Originally published at: http://hometownsource.com/2015/09/23/joe-nathan-column-hope-freedom-and-a-sense-of-humor/
Today I’m writing from Europe. This column was started in Prague, Czech Republic, and finished in Linz, Austria. So far, my trip has produced wonderful memories and a few reminders. I hope some of them will be useful for schools and families.
Prague was an unexpected delight. Some of my family came from what used to be called Czechoslovakia. I was not prepared for the deep, moving desire for freedom that I encountered in Prague. In their plays, music, sculpture and streets, there is a constant theme – we will work for freedom. Hundreds of years went by before the Czechs achieved the freedom they sought – from, for example, the Austro-Hungarian Empire, the Nazis and the Soviets. But deep inside, the force for freedom remained.
Finally, and quite unexpectedly, they achieved it in in 1989: a peaceful, nonviolent “Velvet Revolution.” As the republic’s first president, playwright Václav Havel told the nation in his first presidential speech: “People, your government has returned to you!”
A key question for the Czechs, and for all free people, is how wisely, and how well, we will use our freedom? Will we use it only for personal advancement? Or will we combine personal betterment with advocacy for others?
Havel described what we can hope for: “I dream of a republic independent, free and democratic, of a republic economically prosperous and yet socially just; in short, of a humane republic that serves the individual and that therefore holds the hope that the individual will serve it in turn.”
That brings us to hope.
For Havel, hope was not a mindless faith that everything will work. He knew, as most of us do, that there will be mistakes, errors and, indeed, tragedies. But he also presented a vision of possibilities – of people working together to help create a better world.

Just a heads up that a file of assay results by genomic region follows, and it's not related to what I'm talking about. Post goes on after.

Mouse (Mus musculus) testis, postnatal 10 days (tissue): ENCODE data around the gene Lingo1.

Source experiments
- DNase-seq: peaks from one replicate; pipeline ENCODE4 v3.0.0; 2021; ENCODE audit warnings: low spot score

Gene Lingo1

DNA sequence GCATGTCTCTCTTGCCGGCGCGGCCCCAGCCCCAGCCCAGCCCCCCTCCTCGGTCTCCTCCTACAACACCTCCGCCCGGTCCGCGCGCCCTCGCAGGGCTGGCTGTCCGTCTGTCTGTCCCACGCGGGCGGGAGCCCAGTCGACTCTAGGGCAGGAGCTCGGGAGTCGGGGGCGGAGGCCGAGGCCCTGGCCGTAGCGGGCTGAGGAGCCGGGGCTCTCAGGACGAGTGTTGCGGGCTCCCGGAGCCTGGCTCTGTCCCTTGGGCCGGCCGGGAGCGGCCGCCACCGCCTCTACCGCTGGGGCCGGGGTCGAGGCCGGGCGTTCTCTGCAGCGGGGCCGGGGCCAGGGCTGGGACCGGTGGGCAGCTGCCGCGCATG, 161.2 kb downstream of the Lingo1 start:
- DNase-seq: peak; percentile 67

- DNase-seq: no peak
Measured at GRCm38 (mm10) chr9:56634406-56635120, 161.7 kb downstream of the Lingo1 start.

One of my hopes for schools is that they will help young people learn to develop the skills and desire to be active, constructive citizens. Knowing how to read, write, do math, understand biology, etc. are not goals in themselves. They are skills we can and should use to help ourselves as well as others.
It’s not enough to dream about a better world. As Havel told his country: “Vision is not enough; it must be combined with venture. It is not enough to stare up the steps; we must step up the stairs.”
As people walk through Prague, they see both beautiful and ironic things. There are magnificent, soaring, awesome bridges, towers, theaters and cathedrals; a mesmerizing, rotating, constantly changing statue of the head of the writer Franz Kafka; and, by the same artist, a sculpture of two men urinating on a map of Czechoslovakia (intended to convey the artists’ sense of what the Soviet Union did to this country).
So as a new school year begins, I hope we consider some of the messages and questions from Prague. There is a deep desire for freedom – but once attained, a key question becomes, how do we use it? I hope schools help young people develop their talents, skills and insights, both for themselves and to help serve others. And as we debate education and other social issues, I hope we retain what Havel described as essential for a free, healthy nation: “a sense of humor, an ability to see things in their ridiculous and absurd dimensions, to laugh at others and at ourselves.”
Joe Nathan, formerly a Minnesota public school teacher, administrator and PTA president, directs the Center for School Change. Reactions are welcome, please comment below.